Mayan Calendar Mystery Solved: A Cosmic Connection Found

Mayan Calendar Mystery Solved: A Cosmic Connection Found
© 2023 Steven Alber. All rights reserved.

A recent study has finally unraveled the mystery behind a Maya calendar that has confounded scientists for decades. The calendar in question had 819 days, a unique number that has long puzzled experts. However, a team of anthropologists from Tulane University has now discovered that multiples of this number align with the planetary rhythms visible to the naked eye, highlighting the advanced astronomical knowledge of these ancient people.

The Mayan civilization emerged more than 2,500 years ago and prospered in Central America until the arrival of Europeans in the 16th century. Known for their monumental architecture, intricate pyramids, ceremonial ballcourts, and causeways, the Mayan people also developed an advanced understanding of astronomy, mathematics, agriculture, and other sciences. Although this civilization has waned in recent times, modern Mayan peoples in Belize, El Salvador, Guatemala, Honduras, and Mexico still engage in traditional practices and speak Mayan dialects.

Mayan peoples developed several calendars to track celestial motion, seasonal changes, and ritual festivals. The most significant was the 260-day Tzolkin, while the mysterious 819-day calendar remained unexplained until now. Previous theories suggested that the calendar could be related to synodic periods, the time it takes for a planet to appear in the same position in the sky to an observer on Earth. However, this idea seemed to fall apart for other planets.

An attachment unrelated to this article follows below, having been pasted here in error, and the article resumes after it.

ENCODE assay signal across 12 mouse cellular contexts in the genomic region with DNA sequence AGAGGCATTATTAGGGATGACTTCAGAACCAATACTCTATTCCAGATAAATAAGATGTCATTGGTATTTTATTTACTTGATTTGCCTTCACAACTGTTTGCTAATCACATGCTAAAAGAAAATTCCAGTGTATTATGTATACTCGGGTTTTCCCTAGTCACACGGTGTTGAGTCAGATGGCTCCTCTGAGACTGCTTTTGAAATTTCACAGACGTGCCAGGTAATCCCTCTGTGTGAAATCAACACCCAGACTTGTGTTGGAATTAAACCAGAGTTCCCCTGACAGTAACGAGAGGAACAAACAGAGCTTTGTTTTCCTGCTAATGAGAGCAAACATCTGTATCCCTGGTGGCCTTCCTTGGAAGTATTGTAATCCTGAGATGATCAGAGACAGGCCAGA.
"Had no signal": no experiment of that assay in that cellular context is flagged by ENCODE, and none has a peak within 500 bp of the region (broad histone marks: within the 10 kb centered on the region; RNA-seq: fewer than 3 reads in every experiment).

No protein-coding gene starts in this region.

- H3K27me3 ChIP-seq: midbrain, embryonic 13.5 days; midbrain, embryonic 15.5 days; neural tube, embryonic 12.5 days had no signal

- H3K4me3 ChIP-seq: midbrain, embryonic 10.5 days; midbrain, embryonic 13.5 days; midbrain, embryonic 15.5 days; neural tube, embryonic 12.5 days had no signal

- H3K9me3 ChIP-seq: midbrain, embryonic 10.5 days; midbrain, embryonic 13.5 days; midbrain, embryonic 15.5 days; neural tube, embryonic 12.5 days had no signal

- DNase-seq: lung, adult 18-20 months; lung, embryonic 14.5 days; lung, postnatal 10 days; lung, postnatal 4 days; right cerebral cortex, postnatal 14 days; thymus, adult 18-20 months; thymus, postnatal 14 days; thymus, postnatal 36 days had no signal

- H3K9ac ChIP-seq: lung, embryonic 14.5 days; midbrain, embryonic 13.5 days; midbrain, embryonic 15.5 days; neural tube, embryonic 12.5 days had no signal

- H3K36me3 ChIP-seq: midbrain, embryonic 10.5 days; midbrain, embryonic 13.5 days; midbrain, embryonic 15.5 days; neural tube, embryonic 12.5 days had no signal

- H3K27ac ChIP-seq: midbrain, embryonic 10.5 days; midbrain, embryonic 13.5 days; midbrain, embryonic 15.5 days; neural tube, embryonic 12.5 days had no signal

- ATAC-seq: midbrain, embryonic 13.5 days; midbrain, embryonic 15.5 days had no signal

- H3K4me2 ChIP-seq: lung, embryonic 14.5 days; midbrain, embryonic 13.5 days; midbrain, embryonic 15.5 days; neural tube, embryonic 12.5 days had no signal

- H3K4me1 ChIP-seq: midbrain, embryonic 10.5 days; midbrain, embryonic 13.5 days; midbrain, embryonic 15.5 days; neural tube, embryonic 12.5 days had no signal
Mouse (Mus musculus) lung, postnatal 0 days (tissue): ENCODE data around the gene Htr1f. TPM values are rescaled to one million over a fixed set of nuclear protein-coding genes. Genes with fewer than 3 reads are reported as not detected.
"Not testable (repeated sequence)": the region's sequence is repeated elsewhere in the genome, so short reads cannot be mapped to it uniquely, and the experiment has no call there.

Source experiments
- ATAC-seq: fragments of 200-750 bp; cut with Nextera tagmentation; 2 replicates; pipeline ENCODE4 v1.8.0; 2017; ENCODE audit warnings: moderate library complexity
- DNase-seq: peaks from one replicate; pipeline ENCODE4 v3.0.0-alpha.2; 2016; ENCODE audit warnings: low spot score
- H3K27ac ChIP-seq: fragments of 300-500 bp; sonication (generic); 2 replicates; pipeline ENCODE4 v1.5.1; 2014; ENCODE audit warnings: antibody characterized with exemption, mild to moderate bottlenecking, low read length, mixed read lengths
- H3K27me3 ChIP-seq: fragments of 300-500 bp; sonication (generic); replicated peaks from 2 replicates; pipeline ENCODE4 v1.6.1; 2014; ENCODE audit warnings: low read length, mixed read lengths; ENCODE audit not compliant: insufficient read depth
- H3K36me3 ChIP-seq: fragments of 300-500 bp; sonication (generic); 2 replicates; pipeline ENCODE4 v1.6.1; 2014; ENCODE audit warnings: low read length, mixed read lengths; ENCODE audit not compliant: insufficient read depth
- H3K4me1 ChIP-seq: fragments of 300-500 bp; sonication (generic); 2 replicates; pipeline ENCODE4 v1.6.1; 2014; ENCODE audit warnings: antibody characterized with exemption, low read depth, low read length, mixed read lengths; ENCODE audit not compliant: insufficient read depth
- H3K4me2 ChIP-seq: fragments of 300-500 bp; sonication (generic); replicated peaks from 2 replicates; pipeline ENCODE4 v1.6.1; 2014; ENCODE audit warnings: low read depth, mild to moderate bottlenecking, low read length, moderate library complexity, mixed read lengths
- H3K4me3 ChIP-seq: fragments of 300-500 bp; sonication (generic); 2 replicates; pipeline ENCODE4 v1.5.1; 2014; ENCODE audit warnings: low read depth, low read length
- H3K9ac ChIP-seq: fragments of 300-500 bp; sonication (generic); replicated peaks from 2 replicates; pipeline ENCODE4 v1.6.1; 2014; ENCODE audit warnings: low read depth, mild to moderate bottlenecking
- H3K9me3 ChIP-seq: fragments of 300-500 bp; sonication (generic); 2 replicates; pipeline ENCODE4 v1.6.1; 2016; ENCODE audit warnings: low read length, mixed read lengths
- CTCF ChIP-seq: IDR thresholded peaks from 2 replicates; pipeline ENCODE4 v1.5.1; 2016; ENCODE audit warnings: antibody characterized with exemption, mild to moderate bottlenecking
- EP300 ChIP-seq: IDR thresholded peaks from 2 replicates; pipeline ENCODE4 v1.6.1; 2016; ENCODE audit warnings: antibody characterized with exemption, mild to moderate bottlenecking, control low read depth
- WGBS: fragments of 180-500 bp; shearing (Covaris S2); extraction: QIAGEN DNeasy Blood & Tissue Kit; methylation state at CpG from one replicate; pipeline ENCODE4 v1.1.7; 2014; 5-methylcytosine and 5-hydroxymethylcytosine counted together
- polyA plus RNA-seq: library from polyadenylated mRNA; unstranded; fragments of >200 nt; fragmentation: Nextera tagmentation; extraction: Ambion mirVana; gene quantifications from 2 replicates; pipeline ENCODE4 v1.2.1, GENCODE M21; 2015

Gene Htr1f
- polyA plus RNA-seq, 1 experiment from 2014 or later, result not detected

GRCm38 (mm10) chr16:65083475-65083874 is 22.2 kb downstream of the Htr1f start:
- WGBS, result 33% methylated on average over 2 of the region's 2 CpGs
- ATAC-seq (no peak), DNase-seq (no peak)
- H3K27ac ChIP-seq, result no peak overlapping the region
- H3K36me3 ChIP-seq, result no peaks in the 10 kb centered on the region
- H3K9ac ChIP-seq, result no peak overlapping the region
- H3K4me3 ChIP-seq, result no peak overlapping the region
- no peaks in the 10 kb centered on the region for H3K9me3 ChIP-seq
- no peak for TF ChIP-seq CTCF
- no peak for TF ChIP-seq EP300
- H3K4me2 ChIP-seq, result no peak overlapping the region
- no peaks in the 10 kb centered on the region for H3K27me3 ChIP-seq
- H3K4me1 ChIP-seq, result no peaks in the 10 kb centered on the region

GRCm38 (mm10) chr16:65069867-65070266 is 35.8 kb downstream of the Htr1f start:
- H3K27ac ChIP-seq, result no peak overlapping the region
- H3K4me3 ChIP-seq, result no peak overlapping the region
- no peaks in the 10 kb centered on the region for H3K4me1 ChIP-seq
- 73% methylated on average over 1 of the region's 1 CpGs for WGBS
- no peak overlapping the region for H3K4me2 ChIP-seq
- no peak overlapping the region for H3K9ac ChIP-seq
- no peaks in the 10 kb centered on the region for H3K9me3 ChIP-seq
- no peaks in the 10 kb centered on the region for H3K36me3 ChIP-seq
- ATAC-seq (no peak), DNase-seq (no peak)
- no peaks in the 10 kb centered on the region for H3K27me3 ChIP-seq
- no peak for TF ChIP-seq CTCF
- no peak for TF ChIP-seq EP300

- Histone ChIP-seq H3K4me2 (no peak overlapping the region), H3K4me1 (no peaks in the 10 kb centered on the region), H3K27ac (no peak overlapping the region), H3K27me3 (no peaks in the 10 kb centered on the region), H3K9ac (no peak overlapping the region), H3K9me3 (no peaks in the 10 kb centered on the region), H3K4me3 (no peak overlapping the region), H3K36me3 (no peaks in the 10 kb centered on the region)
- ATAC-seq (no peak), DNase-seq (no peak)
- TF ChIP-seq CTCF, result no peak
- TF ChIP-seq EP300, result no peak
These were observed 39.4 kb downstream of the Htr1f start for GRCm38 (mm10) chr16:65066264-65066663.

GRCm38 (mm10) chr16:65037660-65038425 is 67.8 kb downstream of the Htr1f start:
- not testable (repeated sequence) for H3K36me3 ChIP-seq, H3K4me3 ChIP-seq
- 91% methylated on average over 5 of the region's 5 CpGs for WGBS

Anthropologists John Linden and Victoria Bricker from Tulane University propose that by multiplying the calendar length to 20 periods of 819 days, the synodic periods of all the visible planets sync up with station points in the larger calendar. Linden and Bricker envision the 819-day count as a single cycle in a much larger timescale, producing an elegant match with the synodic periods of planets visible to the naked eye, such as Mars and Jupiter.

The proposed calendar also syncs up with the 260-day Tzolkin, suggesting that many timekeeping cycles were integrated with one another. While this study provides a satisfying answer to the enigma of the 819-day calendar, Maya researchers continue to discover new insights about this Mesoamerican culture, and more mysteries await exploration.